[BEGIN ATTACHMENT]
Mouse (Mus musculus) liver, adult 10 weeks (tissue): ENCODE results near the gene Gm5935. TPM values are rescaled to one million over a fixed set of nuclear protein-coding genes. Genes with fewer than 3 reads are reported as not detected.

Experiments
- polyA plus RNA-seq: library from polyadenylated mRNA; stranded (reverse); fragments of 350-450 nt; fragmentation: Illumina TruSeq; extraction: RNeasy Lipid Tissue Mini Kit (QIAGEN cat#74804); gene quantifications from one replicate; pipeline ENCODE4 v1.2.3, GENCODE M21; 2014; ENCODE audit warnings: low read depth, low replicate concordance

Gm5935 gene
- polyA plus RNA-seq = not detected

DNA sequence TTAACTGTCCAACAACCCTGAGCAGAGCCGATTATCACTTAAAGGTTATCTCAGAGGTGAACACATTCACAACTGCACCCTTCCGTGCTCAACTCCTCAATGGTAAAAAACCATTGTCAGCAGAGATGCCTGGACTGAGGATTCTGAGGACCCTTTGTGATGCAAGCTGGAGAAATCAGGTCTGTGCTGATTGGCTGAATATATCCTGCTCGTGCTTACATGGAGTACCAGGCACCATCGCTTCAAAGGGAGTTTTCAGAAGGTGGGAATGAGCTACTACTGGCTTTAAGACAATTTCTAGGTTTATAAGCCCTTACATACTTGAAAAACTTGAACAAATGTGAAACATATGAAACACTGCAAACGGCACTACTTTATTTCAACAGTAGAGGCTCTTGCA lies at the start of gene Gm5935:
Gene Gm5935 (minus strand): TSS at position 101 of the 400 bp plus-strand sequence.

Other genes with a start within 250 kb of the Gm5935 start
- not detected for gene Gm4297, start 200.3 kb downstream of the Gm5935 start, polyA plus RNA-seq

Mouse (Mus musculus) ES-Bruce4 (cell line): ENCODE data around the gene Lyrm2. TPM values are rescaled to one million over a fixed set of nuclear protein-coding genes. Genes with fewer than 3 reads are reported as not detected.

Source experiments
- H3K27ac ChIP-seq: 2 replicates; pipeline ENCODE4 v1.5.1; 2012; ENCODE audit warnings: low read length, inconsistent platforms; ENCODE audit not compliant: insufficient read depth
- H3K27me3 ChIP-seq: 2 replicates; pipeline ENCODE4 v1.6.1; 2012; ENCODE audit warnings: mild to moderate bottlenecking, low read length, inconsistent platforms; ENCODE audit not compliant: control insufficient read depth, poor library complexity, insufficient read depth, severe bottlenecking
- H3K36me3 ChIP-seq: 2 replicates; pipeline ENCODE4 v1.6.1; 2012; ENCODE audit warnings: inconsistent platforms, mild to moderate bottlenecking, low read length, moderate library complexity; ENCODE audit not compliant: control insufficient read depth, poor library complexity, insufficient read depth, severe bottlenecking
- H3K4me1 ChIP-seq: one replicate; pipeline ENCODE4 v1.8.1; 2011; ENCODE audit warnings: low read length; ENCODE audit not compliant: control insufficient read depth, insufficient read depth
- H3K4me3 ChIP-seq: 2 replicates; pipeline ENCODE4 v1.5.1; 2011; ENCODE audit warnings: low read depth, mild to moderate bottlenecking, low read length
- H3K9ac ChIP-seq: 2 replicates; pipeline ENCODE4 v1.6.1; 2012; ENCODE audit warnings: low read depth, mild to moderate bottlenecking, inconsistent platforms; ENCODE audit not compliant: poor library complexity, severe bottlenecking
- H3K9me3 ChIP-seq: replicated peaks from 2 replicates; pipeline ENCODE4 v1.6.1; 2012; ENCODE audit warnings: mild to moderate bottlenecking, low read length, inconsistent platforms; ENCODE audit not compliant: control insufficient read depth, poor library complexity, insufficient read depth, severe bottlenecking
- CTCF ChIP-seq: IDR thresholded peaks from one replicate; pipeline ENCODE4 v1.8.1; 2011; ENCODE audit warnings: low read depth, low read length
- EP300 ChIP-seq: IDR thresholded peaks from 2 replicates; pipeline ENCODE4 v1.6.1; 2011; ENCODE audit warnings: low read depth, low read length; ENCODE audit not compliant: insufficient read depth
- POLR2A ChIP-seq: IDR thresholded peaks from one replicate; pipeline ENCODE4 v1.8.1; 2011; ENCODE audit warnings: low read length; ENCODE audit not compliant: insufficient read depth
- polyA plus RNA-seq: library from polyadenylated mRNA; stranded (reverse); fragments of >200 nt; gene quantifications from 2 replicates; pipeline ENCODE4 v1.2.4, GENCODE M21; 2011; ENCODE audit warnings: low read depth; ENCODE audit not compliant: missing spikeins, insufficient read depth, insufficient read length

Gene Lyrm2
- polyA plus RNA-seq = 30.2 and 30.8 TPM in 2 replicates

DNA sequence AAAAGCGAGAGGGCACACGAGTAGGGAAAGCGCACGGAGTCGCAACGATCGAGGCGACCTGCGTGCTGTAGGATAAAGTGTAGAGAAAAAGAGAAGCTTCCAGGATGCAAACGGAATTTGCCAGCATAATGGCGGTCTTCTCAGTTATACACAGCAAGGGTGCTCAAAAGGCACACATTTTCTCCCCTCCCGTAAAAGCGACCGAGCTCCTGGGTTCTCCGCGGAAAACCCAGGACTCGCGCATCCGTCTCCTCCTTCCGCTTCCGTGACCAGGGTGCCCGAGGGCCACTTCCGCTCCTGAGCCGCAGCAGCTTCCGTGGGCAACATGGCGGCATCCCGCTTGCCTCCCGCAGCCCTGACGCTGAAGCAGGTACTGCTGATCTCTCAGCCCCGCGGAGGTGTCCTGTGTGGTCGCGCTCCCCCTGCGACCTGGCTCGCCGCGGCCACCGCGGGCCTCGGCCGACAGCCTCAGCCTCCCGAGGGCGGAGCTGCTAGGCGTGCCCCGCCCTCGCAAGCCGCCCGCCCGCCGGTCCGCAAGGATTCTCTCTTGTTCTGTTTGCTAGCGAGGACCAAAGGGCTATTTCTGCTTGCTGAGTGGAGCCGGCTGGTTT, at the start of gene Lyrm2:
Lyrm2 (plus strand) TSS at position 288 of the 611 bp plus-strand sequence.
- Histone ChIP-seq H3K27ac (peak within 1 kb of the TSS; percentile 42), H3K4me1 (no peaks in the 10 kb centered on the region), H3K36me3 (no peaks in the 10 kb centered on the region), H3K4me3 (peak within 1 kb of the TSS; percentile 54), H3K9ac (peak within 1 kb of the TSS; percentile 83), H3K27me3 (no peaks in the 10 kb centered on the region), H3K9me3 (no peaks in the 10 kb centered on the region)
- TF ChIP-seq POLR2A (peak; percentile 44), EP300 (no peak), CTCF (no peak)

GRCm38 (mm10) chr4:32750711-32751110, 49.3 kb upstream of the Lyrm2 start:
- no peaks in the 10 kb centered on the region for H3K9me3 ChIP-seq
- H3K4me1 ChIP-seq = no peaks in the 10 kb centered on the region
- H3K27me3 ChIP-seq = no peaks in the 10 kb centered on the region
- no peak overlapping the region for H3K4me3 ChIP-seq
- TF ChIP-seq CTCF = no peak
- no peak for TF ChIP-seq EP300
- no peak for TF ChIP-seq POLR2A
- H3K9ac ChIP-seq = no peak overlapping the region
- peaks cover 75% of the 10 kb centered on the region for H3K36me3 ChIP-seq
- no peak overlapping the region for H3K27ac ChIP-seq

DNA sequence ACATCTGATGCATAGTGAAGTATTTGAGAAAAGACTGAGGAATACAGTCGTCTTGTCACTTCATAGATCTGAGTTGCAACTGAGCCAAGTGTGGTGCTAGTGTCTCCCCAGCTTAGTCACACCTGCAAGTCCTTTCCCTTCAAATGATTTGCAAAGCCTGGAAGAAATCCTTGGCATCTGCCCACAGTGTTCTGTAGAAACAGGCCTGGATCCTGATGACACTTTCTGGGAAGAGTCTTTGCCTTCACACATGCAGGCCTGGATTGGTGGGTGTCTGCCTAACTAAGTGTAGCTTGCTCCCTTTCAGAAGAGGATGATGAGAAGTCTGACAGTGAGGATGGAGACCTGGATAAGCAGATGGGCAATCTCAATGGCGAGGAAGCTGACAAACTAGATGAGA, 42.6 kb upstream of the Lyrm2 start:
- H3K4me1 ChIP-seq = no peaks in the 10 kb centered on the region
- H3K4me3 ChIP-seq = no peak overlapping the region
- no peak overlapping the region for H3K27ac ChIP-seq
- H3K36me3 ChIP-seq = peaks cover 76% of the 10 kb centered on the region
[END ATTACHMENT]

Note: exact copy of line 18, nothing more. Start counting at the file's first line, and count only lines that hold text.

- H3K9me3 ChIP-seq: replicated peaks from 2 replicates; pipeline ENCODE4 v1.6.1; 2012; ENCODE audit warnings: mild to moderate bottlenecking, low read length, inconsistent platforms; ENCODE audit not compliant: control insufficient read depth, poor library complexity, insufficient read depth, severe bottlenecking